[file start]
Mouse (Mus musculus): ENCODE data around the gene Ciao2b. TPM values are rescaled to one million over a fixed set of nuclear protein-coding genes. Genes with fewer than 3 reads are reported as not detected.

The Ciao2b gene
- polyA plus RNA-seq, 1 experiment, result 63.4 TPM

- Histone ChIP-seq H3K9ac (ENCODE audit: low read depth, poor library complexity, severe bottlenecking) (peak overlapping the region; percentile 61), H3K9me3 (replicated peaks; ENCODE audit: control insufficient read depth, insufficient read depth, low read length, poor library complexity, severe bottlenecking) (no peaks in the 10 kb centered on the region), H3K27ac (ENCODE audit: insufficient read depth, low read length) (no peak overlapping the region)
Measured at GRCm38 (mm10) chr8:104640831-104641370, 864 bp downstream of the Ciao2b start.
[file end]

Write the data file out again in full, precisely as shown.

Mouse (Mus musculus): ENCODE data around the gene Ciao2b. TPM values are rescaled to one million over a fixed set of nuclear protein-coding genes. Genes with fewer than 3 reads are reported as not detected.

The Ciao2b gene
- polyA plus RNA-seq, 1 experiment, result 63.4 TPM

- Histone ChIP-seq H3K9ac (ENCODE audit: low read depth, poor library complexity, severe bottlenecking) (peak overlapping the region; percentile 61), H3K9me3 (replicated peaks; ENCODE audit: control insufficient read depth, insufficient read depth, low read length, poor library complexity, severe bottlenecking) (no peaks in the 10 kb centered on the region), H3K27ac (ENCODE audit: insufficient read depth, low read length) (no peak overlapping the region)
Measured at GRCm38 (mm10) chr8:104640831-104641370, 864 bp downstream of the Ciao2b start.